Fast Protein Liquid Chromatography
High-resolution protein separation techniques critically depend on the availability of column packings of small average particle size. This gives a minimum of peak broadening on the column owing to the direct relationship between the theoretical plate height parameter, H, and particle size (lowest values of H give the highest resolution). High-performance liquid chromatography (HPLC) procedures exploit column packings with average diameters of as small as 5–40 μm. However, these are used in high-pressure systems (up to 400 bar) often with organic solvents and are generally limited to rather low sample loadings (1). To provide a more biocompatible high-resolution separation of biopolymers, including (although not exclusive to) proteins, Pharmacia (Uppsala, Sweden; now known as, Amersham Biosciences) developed fast protein liquid chromatography (FPLC) in 1982 (2). More recently, Regnier and his colleagues developed “perfusive” packings that contain large through-pores (3). These allow high-resolution chromatography with ion-exchange groups similar to those of Amersham Biosciences columns but at much faster flow rates, giving remarkably short separation times (e.g., 5–7 min). Perfusion chromatography columns are also compatible with the FPLC system.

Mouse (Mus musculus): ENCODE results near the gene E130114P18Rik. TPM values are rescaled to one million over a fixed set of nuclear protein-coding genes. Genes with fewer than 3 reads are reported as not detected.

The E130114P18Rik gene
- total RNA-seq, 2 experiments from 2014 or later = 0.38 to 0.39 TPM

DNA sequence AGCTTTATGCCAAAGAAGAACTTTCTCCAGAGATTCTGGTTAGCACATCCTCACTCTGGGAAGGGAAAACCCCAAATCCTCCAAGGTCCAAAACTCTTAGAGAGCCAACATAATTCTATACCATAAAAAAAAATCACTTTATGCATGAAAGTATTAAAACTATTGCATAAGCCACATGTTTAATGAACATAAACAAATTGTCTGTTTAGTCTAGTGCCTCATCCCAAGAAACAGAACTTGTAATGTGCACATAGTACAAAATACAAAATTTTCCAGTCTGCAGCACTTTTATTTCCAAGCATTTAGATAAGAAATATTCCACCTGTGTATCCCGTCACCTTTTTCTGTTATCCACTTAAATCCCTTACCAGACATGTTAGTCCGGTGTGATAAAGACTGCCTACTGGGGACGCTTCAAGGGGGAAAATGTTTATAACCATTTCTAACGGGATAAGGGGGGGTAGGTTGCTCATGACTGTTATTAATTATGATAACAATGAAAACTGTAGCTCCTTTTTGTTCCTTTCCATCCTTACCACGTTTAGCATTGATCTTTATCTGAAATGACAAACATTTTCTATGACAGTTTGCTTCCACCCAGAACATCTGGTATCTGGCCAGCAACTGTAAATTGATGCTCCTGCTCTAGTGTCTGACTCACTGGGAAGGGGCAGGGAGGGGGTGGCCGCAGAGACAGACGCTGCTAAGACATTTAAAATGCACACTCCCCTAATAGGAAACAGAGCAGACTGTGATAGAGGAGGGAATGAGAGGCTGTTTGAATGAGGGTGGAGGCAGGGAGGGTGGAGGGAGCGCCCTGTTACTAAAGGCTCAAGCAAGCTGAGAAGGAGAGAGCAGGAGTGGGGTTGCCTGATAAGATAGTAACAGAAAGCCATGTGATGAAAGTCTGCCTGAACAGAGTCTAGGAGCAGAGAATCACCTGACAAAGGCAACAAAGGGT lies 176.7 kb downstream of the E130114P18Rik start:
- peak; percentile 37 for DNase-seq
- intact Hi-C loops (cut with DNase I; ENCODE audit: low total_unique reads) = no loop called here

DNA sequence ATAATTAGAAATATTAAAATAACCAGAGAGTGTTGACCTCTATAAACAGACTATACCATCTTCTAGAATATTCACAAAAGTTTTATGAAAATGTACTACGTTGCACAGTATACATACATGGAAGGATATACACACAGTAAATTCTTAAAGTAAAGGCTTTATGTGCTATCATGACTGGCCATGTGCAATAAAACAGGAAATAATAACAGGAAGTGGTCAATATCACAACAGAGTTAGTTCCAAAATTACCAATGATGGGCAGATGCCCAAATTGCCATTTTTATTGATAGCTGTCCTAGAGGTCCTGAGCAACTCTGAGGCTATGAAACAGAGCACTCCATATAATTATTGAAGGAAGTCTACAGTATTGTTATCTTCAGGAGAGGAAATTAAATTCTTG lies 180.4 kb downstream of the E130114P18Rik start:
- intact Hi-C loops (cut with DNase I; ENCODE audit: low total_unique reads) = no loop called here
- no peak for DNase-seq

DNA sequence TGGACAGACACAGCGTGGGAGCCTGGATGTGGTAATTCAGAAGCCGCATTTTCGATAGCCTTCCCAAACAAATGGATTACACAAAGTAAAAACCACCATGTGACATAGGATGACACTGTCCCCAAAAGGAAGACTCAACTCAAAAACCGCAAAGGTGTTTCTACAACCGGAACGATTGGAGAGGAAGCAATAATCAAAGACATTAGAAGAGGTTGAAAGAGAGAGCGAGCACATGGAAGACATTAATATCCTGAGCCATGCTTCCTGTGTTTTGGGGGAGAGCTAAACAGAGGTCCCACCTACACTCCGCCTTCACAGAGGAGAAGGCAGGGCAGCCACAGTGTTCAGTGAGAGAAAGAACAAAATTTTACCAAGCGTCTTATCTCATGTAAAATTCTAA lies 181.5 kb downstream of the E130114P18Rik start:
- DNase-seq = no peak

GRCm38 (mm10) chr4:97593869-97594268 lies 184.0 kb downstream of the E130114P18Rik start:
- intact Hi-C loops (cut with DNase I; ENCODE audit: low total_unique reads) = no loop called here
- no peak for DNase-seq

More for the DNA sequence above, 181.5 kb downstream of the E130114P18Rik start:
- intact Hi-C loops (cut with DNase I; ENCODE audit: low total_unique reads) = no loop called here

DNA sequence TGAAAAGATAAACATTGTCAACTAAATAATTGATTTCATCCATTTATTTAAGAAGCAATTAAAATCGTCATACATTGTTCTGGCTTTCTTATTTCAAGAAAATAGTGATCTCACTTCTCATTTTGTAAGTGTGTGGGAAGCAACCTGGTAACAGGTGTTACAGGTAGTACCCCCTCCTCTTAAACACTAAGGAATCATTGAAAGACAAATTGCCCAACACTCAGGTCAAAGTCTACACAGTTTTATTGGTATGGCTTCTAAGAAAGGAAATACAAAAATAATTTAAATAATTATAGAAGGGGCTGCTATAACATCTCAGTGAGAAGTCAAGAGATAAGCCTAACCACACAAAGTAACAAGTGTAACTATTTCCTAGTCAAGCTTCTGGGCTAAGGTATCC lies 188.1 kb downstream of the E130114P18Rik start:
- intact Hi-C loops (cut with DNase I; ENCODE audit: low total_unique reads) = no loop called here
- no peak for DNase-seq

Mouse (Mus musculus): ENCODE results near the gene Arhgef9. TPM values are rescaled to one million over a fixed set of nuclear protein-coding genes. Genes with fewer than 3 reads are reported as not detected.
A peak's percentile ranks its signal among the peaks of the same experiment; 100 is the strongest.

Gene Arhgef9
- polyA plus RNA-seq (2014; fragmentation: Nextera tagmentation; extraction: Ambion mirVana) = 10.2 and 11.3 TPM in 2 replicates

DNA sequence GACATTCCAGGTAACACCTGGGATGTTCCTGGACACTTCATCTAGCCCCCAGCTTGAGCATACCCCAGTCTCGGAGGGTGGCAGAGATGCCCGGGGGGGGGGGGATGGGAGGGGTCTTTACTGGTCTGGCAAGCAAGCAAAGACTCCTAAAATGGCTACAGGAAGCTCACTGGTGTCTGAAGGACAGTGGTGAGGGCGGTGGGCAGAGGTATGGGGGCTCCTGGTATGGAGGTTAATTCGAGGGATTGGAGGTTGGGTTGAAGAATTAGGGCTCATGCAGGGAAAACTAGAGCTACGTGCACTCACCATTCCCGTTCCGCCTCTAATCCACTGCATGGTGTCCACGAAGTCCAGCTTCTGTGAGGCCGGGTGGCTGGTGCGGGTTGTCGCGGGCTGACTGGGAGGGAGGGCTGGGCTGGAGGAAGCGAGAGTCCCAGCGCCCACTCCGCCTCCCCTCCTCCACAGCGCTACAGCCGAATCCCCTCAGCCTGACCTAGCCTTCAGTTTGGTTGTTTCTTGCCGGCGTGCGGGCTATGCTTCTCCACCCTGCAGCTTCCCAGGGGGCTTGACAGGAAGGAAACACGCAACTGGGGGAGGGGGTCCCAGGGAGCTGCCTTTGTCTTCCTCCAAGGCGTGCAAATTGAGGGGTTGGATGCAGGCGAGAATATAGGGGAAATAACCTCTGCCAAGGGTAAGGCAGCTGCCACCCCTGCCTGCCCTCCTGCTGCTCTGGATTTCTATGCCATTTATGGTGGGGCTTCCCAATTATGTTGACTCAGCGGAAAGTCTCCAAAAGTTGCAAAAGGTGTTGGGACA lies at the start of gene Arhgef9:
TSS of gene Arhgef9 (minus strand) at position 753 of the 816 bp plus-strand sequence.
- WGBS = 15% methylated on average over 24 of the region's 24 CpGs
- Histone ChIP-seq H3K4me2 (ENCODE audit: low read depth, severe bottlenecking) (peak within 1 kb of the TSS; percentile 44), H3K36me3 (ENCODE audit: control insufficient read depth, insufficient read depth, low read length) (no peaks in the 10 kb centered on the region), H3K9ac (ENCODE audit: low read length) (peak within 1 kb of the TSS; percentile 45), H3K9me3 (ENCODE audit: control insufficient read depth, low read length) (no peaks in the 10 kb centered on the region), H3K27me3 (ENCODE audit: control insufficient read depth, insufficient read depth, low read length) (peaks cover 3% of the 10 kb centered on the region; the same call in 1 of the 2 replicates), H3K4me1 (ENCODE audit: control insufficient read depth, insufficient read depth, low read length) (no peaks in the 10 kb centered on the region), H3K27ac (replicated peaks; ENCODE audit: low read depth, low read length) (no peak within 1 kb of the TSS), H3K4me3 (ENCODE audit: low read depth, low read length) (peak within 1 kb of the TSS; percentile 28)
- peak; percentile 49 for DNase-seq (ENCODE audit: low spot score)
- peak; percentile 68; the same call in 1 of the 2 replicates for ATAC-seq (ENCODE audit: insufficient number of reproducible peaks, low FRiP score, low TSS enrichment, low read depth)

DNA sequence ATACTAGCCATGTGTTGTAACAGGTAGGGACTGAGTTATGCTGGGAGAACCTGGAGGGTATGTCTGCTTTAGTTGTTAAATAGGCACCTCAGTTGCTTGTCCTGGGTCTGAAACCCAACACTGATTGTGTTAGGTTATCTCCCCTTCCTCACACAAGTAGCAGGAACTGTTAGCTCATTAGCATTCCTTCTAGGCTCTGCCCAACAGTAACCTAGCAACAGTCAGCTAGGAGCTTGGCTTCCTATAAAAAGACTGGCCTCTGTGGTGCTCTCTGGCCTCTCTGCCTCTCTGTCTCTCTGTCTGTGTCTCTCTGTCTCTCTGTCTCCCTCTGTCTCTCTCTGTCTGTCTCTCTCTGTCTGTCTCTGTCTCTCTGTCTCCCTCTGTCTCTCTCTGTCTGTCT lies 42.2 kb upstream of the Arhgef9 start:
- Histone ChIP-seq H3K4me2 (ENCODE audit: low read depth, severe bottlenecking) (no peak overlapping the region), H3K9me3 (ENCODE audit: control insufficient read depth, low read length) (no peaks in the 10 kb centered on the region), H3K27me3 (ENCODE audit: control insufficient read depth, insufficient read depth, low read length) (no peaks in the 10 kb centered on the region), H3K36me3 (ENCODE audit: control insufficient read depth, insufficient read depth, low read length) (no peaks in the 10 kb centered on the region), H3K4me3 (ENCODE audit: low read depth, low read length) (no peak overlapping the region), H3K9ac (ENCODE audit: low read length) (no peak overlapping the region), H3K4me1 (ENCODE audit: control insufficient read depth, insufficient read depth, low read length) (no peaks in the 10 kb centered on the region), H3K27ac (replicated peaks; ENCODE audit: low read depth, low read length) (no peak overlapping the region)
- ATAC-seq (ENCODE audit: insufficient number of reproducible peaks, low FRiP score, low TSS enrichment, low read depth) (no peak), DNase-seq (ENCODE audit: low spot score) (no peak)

- 1.Boyer, R. F. (1993) Separation and purification of biomolecules by chromatography, in Modern Experimental Biochemistry, Benjamin-Cummings, Redwood City, CA, pp. 90–102.Google Scholar
- 2.Richey, J. (1982) FPLC: a comprehensive separation technique for biopolymers. Am. Lab. 14, 104–129.Google Scholar